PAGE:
Ben Mays Is The New Mr. Parkland
Mays won the 2011 title in Saturday night's competition. Seventeen senior boys competed.
The hallways at Parkland High School were livelier than usual Saturday night.
Girls floated through the lobby in formalwear, a group of sophomores sported homemade t-shirts, and senior boys in cut-off jeans and neon ties crowded the auditorium dressing room.
It might sound peculiar, but for the students and faculty at PHS, it was another year of the Mr. Parkland competition.
The competition, in its 15th year, is an opportunity for one senior to represent the school at sporting events, theater performances and any other functions that require such representation.
At night's end, senior Ben Mays took home the title of Mr. Parkland 2011.
Dave Cecchini and Connor Tench were first and second runners-up, respectively.
To be considered for Mr. Parkland, each contestant was required to be a senior in good academic standing and a positive role model for students.
“We have to represent Parkland and be the face of the school; that’s our main job. As a school, we’re a family, and we need to represent our family with pride,” said Michael Soden, one of the competitors.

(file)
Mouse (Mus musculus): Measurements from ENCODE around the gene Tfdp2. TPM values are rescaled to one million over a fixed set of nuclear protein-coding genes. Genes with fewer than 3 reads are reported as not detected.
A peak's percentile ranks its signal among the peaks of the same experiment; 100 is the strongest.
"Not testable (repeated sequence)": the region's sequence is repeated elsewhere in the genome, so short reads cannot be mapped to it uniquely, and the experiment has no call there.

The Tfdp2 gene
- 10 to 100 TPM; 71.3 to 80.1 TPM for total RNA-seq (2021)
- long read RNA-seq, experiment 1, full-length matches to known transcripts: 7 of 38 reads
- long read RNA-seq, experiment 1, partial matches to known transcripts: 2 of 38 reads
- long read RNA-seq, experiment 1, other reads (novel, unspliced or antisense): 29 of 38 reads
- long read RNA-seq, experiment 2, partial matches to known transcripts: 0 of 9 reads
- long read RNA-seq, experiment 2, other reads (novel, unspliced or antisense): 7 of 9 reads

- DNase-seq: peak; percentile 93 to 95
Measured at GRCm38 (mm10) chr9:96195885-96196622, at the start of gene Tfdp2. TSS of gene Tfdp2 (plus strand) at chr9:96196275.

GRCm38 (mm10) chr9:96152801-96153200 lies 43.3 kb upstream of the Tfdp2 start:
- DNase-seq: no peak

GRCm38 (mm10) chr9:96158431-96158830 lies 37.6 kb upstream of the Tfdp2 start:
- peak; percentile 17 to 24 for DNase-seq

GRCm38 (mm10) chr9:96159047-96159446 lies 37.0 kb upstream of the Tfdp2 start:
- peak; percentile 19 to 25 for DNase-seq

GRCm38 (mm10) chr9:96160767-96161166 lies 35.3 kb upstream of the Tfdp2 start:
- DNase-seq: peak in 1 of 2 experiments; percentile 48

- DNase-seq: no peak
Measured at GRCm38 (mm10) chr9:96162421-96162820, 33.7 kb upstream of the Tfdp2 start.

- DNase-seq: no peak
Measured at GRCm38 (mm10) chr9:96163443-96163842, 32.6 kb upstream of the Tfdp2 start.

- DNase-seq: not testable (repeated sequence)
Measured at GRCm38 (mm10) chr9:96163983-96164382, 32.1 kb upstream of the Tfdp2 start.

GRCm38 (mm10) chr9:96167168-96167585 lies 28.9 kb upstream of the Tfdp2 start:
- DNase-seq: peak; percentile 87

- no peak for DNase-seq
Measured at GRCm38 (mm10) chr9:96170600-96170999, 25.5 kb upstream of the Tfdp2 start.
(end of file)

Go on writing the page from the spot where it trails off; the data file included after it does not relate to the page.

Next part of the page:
This year, 17 students made the cut from the 30 applicants. Those chosen began training for Saturday night’s performance almost immediately.
Under the direction of choreographer Kristen Smith, the boys learned three group dances, which were performed during the opening number. A swimsuit competition and a formal wear competition were also required.
In addition, each contestant performed a five-minute talent showcase. The large audience was treated to everything from an Elvis impersonation to a martial arts demonstration.
In the final leg, the judges tallied their scores for the top five contestants. Jacob Evans, Dave Cecchini, Ben Mays, Dave Palumbo and Connor Tench took part in an interview session where they all had to answer the same question: who has had the most positive influence on you at Parkland High School?
Answers ranged from siblings to math teachers, but each answer echoed the pride that the contestants had in their school and its students and faculty.
Although 14 contestants went home empty-handed, there were no hard feelings, and all of the contestants agreed that the pageant’s purpose went much deeper than electing a student representative.
“The best part about all of this has been getting to know this great group of people. As the practices went on, we all stopped caring about winning and started caring more about each other,” said Mitchell Goldstein.
“This means a lot to me,” said Cecchini. “We all came into this not really knowing each other and now we’re a family. All of the guys that were chosen for this, I can safely say, are now some of my closest friends.”